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Advice / Job Search / Interviewing

3 Ways to Show You’re a Surefire Culture Fit—Without Going Overboard

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It’s interview day. You’ve prepped, you’ve planned, and you’re doing your best to keep your nerves in check. You’re ready to stand out and get the attention of the hiring manager.

While you already know that you should research the company, practice answering common questions, and arrive on time—you might not know the importance of making it clear you’re a culture fit.

In a May 2014 survey of 2,978 job seekers and HR professionals by Millennial Branding and, 43% of hiring managers ranked “cultural fit” as the most important thing when hiring a candidate.

So, the interview’s your ideal chance to show that you understand the company’s core values and would fit in perfectly.

But here’s the catch: Trying too hard can do the exact opposite. And many people make this mistake when interviewing. So, how do you walk that line without crossing it?

Here are three strategies to keep in mind.

1. Make it Clear That You Have the Same Values, in Addition to the Same Passion

In a CareerBuilder survey about the strangest interview stunts, it says a candidate once got on the floor during the interview and asked the hiring manager to take a picture of him with the company mascot. Presumably he was trying to express just how much he loved the brand.

But keep in mind, professing your undying love for a company doesn’t tell the interviewer much about whether you’ll actually fit in with the rest of the team and the workplace environment. Passion doesn’t always equal someone you’d want to be working next to every day.


Take the time to research the company’s core values by reading its mission statement, about us page, and social media updates. Determine what it cares about and how it overlaps with your own career experience.

Once you know that, you can stand out by making your value add clear. So, it’s OK to lead with “I love your products and use them all the time,” so long as you follow up with, “I noticed on your company’s site, you mentioned the importance of not just loving what the company sells, but also embracing what the lifestyle involves. And that really rung true to me because I don’t just love your camping gear, but I also truly love unplugging and embracing the simpler side of life. That’s why at my last company I initiated an ‘unplug for the day’ marketing campaign.”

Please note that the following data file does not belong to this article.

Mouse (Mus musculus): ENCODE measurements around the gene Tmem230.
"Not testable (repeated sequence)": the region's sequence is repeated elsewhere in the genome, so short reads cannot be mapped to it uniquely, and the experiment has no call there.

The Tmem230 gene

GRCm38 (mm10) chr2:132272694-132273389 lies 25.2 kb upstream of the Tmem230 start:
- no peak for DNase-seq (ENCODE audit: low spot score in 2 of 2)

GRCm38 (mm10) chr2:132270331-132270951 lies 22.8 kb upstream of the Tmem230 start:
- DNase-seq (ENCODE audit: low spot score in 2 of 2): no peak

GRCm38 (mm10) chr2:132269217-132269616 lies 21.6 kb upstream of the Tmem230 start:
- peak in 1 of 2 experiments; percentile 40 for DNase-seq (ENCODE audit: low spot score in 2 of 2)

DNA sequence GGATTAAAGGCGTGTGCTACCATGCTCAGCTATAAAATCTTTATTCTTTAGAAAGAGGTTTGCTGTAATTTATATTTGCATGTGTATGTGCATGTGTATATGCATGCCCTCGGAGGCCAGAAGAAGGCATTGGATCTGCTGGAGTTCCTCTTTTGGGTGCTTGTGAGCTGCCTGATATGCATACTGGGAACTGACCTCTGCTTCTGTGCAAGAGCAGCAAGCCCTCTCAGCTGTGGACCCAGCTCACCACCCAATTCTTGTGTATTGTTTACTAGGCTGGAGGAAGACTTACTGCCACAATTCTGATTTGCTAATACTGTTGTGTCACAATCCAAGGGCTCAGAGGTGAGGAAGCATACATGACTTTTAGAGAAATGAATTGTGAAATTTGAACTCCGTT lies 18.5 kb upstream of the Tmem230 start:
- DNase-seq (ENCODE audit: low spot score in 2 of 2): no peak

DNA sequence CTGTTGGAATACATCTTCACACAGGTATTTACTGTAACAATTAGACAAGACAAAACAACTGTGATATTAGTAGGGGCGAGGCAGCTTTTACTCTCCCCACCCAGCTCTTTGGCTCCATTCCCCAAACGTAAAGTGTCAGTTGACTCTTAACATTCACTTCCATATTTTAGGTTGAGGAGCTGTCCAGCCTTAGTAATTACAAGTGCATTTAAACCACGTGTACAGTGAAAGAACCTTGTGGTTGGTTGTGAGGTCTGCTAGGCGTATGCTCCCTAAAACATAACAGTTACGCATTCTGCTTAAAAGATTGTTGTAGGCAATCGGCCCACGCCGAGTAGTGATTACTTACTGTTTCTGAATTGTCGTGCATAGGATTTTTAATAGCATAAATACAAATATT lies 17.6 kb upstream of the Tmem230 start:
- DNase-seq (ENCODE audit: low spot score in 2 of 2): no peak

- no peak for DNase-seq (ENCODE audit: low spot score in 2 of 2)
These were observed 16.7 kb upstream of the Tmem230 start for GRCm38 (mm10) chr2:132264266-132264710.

2. Look Knowledgeable, Not Obsessed

It’s true: To succeed, you’ll have to believe in the company’s mission and values. So, you might think showing a burning passion for the organization will help set you apart from the competition. However, showing extreme interest is just as bad as displaying little interest at all.

For example, Let’s say you’re interviewing for a job with Disney. Although you may love the company, the job interview isn’t the place to go on about how many times you’ve watched Frozen and give your best rendition of “Let it Go.”


You should make sure you get noticed for your passion in a positive, less in-your-face way. Show your desire for the job by creating a plan for what you would do if you got it. Discuss the challenges the employer faces, how you plan to meet those challenges, and your goals for the position.

Doing this shows the hiring manager you’re interested in not only the brand, but also working for the brand. You understand the problems, needs, and voice, and you have the skills needed to turn that knowledge into results. Not only that, you know how to implement it in a way that works for the teams involved.

This goes for things outside of the open position, too, if you think it makes you look like more of a culture fit. Does the company support a cause or charity that’s near and dear to your own heart? Propose a plan to get more of the employees involved—and then intertwine your own experience to drive home the idea that you get it.

3. Follow Up Correctly

When you’re searching for a job, you can get a little desperate for news and status updates—especially if you love the company. So, even if you know too much follow-up is usually a no-no, you might think it’s OK to ping the interviewer and others you met every few days or so, so long as you are mentioning relevant things.

I get it: Especially if your interview included something like drinks with the team, it’s easy to feel like you’re already one of them. And you want to show just how well you’d fit in by starting the email exchange now.

But believe me, it’s too soon, and you want to avoid coming off as someone who’d be annoying to working with.


Start with a thank you note right away. You always want to thank the interviewer for his or her time and emphasize how much you enjoyed meeting everyone, and then—this is where most people fail to earn bonus points—offer more. Maybe it’s a line following up on something you discussed, or positive feedback about recent news you read about its growth. Whatever it is, make sure it shows that you’re excited about the company.

By mentioning all of this, you’re reinforcing the idea that you’re interested in becoming a part of the team and helping the company push ahead.

Everyone wants to join a company with a culture that’s right for them. And so, if you land an interview with one, it’s natural to feel pretty excited. Just remember to combine your enthusiasm with research: You’ll make a stronger impression and increase the likelihood you’ll get to work at that cool organization.